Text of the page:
Behavior Addictions Improvement in Parkinson Disease's Patients Treated by Subthalamic Stimulation : Long Term Follow-up (PDdicted)

This study is not yet open for participant recruitment. (see Contacts and Locations)
Verified October 2012 by University Hospital, Grenoble
Sponsor:
Information provided by (Responsible Party):
University Hospital, Grenoble
ClinicalTrials.gov Identifier:
NCT01705418
First received: October 9, 2012
Last updated: October 11, 2012
Last verified: October 2012
  Purpose

Whereas subthalamic nucleus (STN) stimulation is considered an established treatment for motor symptoms in advanced Parkinson's disease (PD), its behavioral and psychiatric effects are strongly debated, with some studies showing a worsening or new onset of behavioral and psychiatric issues after STN stimulation and other showing an improvement. However, these data are based mainly on case reports and retrospective series.

Recently, the investigators group has conducted a prospective study assessing behavior and psychiatric symptoms in patients undergoing STN stimulation up to one year after surgery. After subthalamic stimulation non-motor fluctuations improved and pathologic hyperdopaminergic syndrome, i.e. behavioral addictions (including pathological gambling, hypersexuality, binge eating, compulsive shopping, …), compulsive use of dopaminergic treatment and dopaminergic dysregulation syndrome (defined as the association of one or more behavioral addictions to compulsive use of dopaminergic treatment), disappeared. These findings represent a milestone because, if confirmed, the indications of STN stimulation might be extended beyond motor complications. To date, there are several long-term studies on motor and cognitive effects of STN stimulation, whereas no long-term longitudinal data on neuropsychiatric effects do exist. Therefore, the investigators designed a long-term prospective study, assessing over 3-8 years behavioral and psychiatric effect in the same cohort of patients included in the one-year study. This study will allow to better evaluate the change in non-motor fluctuations and of behavioral issues in the long-term with a standard management.


Condition
Parkinson Disease

Study Type: Observational
Study Design: Observational Model: Cohort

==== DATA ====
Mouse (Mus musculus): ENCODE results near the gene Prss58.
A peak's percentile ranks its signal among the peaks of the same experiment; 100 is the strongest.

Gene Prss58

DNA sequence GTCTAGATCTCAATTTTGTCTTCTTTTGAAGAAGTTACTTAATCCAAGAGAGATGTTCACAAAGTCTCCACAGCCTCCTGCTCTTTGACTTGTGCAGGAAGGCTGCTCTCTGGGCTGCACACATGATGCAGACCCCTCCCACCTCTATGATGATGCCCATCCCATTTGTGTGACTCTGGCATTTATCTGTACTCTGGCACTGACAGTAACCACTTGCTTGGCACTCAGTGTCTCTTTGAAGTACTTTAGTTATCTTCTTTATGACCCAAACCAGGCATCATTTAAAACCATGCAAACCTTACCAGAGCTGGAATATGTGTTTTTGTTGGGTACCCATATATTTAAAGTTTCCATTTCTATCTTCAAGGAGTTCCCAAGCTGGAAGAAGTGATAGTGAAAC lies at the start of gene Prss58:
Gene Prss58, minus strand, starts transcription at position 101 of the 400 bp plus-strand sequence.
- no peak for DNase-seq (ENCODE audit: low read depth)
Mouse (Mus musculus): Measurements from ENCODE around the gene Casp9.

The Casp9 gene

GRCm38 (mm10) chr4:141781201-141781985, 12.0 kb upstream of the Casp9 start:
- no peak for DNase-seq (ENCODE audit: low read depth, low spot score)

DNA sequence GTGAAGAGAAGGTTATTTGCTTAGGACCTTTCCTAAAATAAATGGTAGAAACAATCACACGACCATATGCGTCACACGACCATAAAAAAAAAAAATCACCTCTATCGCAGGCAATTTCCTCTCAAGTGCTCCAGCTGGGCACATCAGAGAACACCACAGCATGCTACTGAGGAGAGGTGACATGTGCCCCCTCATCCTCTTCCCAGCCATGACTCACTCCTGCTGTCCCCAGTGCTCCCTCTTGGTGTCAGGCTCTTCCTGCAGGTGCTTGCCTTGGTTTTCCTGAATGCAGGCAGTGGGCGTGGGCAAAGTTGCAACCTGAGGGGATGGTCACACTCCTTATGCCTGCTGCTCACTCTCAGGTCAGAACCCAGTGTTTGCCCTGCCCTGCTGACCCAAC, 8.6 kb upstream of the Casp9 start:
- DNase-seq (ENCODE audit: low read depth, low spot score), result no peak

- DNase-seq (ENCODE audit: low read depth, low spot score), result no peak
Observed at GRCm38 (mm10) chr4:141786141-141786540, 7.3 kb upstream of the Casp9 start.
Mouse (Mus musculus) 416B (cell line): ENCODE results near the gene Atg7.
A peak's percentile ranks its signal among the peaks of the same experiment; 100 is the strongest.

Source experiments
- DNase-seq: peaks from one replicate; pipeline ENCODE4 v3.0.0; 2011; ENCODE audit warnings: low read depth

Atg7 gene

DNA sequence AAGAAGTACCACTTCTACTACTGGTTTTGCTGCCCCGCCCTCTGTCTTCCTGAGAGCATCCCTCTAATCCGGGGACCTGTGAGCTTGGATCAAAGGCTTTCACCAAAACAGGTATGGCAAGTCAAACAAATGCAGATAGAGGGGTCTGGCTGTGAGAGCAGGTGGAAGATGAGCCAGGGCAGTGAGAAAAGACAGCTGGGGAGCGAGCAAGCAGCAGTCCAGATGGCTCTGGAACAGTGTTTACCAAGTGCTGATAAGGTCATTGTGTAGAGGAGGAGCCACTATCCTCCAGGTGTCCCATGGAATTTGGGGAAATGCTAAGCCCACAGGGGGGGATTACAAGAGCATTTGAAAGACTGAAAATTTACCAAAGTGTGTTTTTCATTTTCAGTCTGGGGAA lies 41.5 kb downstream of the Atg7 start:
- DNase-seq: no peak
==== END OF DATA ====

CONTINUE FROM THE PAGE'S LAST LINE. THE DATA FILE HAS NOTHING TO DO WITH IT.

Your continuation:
Time Perspective: Prospective
Official Title: Behavior Addictions Improvement in Parkinson Disease's Patients Treated by

Resource links provided by NLM:


Further study details as provided by University Hospital, Grenoble:

Estimated Enrollment: 102
Study Start Date: November 2012
Estimated Study Completion Date: November 2015
Estimated Primary Completion Date: November 2015 (Final data collection date for primary outcome measure)
  Eligibility

Genders Eligible for Study:   Both
Accepts Healthy Volunteers:   No
Sampling Method:   Non-Probability Sample
Study Population

Parkinson's desesase patients included in another protocol evaluating Apathy after deep brain stimulation.

Criteria

Inclusion Criteria:

  • Patients included in the protocol 'Apathy'

Exclusion Criteria:

  • NA
  Contacts and Locations
Choosing to participate in a study is an important personal decision. Talk with your doctor and family members or friends about deciding to join a study. To learn more about this study, you or your doctor may contact the study research staff using the Contacts provided below. For general information, see Learn About Clinical Studies.

No Contacts or Locations Provided
  More Information

No publications provided

Responsible Party: University Hospital, Grenoble
ClinicalTrials.gov Identifier: NCT01705418     History of Changes
Other Study ID Numbers: 12PHR02
Study First Received: October 9, 2012
Last Updated: October 11, 2012
Health Authority: France: Agence Nationale de Sécurité du Médicament et des produits de santé

Keywords provided by University Hospital, Grenoble:
Parkinson disease
Deep brain stimulation
behavior and psychiatric symptoms improvement

Additional relevant MeSH terms:
Parkinson Disease
Parkinsonian Disorders
Basal Ganglia Diseases
Brain Diseases
Central Nervous System Diseases
Nervous System Diseases
Movement Disorders
Neurodegenerative Diseases

ClinicalTrials.gov processed this record on September 22, 2014